“Deb showed me Supertones Strike Back [by The Orange County Supertones], and my son and I loved it,” Shelly said. “That was my first purchase, and I keep coming back. The staff always welcomes me, and the atmosphere is pure family.”

Dona McEnelly sees the store as an inviting, comfortable place with knowledgeable, helpful staff.

“I know I can find quality cards, books, music and many more things,” McEnelly said. “Sometimes it’s a great place to go when I need a little pick-me-up and an encouraging word. We are blessed to have them in our community.”

For the Woodards, the feeling is mutual.

“We are fortunate to have a lot of customers who appreciate us being here,” Mike said. “Their positive feedback is very motivating.”  —Ken Walker

Church Store Connection encourages networking PDF Print E-mail
Written by Ginny McCabe   
Thursday, 07 August 2014 03:09 PM EDT

Pastor and author Charles Stanley challenges church store staff at annual luncheon organized by Geni Hulsey

Church bookstore managers and staff—and those considering starting a church store—gathered during ICRS at the Church Store Connection Center for a time of education, networking and fellowship.CharlesStanley-ChurchStoreConnection

Dr. Stanley, senior pastor of First Baptist Church in Atlanta and founder and president of In Touch Ministries, brought a message to church-store personnel.

“I know you are the ones that make it happen in all of these bookstores, and I am very privileged to be able to speak to you just for a few moments,” he said. “I’ve been a pastor for 57 years, and I’ve read a lot of books. I’ve been in a lot of bookstores. I’ve written a few books. When I think about the whole issue of books and bookstores, I think about all of the bookstores I visit.”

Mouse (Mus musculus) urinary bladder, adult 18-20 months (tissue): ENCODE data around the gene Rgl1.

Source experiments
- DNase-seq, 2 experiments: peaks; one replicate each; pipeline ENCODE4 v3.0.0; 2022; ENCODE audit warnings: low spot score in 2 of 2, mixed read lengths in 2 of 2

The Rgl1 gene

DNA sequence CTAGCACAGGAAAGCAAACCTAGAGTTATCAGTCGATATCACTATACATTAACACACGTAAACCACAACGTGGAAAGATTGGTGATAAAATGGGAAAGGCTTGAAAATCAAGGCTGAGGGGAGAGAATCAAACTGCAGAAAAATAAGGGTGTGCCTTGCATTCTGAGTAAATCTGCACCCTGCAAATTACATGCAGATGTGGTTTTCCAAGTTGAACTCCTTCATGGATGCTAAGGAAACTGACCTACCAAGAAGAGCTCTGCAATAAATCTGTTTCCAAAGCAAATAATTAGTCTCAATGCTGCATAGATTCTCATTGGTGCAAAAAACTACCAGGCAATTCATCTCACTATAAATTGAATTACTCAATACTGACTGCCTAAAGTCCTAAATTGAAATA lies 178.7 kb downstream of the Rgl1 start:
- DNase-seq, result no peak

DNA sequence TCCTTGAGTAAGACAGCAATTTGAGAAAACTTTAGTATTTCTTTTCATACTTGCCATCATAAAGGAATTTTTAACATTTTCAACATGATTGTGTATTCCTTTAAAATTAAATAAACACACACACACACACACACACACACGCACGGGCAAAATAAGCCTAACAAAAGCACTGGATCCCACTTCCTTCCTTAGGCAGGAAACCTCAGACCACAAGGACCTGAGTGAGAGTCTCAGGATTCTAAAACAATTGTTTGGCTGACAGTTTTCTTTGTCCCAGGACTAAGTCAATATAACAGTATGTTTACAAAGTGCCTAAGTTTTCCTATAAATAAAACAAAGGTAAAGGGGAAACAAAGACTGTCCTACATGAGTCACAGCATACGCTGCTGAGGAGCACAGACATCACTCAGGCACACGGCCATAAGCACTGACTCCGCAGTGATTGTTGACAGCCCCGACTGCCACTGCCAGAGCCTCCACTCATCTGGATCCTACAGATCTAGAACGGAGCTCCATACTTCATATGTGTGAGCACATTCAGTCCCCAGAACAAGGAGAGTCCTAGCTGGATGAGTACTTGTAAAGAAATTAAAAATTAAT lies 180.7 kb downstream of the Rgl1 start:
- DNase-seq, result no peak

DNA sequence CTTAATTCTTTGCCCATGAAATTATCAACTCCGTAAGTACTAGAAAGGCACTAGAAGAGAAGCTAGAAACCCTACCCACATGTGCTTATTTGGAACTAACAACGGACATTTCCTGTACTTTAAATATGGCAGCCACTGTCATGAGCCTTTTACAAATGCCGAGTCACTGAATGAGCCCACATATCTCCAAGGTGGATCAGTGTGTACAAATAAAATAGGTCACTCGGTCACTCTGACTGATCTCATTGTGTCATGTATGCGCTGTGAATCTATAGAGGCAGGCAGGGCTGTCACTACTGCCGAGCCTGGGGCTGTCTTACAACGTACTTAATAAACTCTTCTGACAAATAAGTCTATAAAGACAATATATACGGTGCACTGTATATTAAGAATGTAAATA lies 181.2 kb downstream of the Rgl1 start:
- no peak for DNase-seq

Stanley said he has one ultimate goal in life, “to get the truth of the gospel to as many people as possible, as quickly as possible, in the power of the Holy Spirit.”

Stanley urged church store staff to perceive each person who walks into their store as “very important,” he said. “It’s your responsibility. You need to be filled with the Spirit of God—just as much as any pastor.”

The bookstore should be a “happy place,” he advised, adding that it all boils down to “how big your heart is.”

“You’re not just a store manager, you are a missionary, chosen by God,” he said.

Two church-store workshops also were offered. The “Back to Basics” session was led by a panel of church-store experts, including Rachel Savage of The Chapel Store in Melbourne, Florida; Janet McKinley of The Bookstore at First Baptist Church, Atlanta; and Jeanne Terrill of New Hope Church in Manvel, Texas.

Susan Chipman and Carolyn Bilger, both of Granger Community Church in Granger, Indiana, presented the “Café Conundrum” workshop with advice on operating  a café or coffee bar.

“The retail business is a completely different business from the restaurant business,” said Chipman, director of retail services. “You need to have someone owning each part of that because they are completely different.”

Geni Hulsey, church bookstore consultant and the event’s organizer, said the purpose for the center was to give church stores an opportunity to connect.

“Operating a church bookstore and issues within the store are different from an independent store or a chain store,” Hulsey said.

Sixty church-store staff registered for the event, but more than 80 attended the luncheon. Vendors, including Send The Light Distribution, Rose Publishing and 1Eighty Apparel, have been supportive of sponsoring the Church Store Connection Center. —McCabe